A car’s ignition system produces the sparks used to ignite the air/fuel mixture in a gasoline engine (diesel engines don’t have an ignition system).
The ignition coil transforms the low voltage electricity from the battery into high-voltage electricity, which is sent along the HT (High Tension) leads to the spark plugs.
The spark plugs are screwed into the cylinder head, and produce sparks inside the combustion chambers.
What does a spark plug do?
Spark plugs are fitted to gasoline engines, and their job is to ignite the air/fuel mixture in the cylinders at the correct instant.
When the ignition system sends a voltage down the HT lead to the spark plug, the high voltage causes a spark to jump between the spark plug centre electrode and the earth electrode(s).
The spark ignites the explosive air/fuel mixture, which expands, pushing the piston down the cylinder.
The ‘spark plug gap’ (the gap between the earth electrode(s) and the centre electrode) can be adjusted to suit a particular engine.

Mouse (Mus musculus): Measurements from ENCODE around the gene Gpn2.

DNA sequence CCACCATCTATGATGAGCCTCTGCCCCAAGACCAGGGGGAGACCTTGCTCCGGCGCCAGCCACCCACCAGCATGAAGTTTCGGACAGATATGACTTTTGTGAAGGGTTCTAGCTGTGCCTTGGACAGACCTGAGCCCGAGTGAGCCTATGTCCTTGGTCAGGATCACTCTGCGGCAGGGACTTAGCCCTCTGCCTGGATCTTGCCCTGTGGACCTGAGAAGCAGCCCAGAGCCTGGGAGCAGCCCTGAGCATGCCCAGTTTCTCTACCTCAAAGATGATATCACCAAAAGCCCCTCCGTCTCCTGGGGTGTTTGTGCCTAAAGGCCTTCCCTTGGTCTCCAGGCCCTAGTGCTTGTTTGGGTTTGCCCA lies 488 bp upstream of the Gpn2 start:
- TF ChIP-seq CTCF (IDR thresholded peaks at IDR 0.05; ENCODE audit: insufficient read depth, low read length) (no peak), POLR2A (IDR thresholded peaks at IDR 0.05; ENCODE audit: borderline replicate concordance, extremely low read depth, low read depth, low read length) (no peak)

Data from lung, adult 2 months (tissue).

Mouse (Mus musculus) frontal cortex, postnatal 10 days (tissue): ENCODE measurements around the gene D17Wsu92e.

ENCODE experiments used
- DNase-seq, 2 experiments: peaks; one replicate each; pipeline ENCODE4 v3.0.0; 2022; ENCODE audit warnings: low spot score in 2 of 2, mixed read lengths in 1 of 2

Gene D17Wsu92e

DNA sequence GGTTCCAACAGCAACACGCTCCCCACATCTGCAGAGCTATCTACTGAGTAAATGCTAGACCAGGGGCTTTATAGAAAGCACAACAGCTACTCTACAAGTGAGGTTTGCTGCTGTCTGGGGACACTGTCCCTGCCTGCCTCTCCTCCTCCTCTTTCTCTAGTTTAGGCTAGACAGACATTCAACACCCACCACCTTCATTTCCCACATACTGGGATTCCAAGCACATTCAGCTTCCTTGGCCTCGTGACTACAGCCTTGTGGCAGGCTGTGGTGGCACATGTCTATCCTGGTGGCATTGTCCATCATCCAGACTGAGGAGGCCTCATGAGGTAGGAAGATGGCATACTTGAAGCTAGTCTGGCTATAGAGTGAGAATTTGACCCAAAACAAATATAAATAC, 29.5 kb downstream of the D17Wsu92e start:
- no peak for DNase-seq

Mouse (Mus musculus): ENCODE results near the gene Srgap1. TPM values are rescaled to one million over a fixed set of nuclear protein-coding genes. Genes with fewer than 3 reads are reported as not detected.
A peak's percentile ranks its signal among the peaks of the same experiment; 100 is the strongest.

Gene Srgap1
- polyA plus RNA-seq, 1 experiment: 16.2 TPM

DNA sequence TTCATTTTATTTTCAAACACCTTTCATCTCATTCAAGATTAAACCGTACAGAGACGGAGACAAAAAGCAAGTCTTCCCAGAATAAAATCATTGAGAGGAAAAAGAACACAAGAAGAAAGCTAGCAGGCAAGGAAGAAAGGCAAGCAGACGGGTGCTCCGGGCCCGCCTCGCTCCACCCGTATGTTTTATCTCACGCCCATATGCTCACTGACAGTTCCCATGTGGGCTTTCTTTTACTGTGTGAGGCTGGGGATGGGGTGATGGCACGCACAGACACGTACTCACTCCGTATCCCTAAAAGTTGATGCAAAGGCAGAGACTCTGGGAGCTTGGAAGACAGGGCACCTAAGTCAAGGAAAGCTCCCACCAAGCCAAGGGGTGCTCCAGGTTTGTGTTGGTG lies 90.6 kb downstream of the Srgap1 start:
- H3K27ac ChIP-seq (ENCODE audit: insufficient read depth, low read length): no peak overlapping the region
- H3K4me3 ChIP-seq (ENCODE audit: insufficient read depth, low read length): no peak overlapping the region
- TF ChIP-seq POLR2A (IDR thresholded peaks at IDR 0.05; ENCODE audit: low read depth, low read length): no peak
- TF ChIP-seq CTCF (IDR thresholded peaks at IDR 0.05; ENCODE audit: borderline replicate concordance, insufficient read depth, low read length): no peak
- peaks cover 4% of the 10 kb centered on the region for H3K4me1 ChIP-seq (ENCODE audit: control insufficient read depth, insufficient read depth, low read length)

The size of the gap is very important, because it controls the way the air/fuel mixture burns. Some spark plugs have more than one earth electrode.
How long do spark plugs last?
Most spark plugs these days should last for 60,000 miles or more. Modern ones are made of ceramic and iridium or platinum, which is more durable material than was used in the past.
That said, you should inspect your spark plugs about every 30,000 miles to make sure they are still in good condition.
If you don’t maintain your spark plugs your engine will cease to run smoothly, and several troublesome issues could develop over time, such as trouble starting your car, misfiring and poor fuel consumption.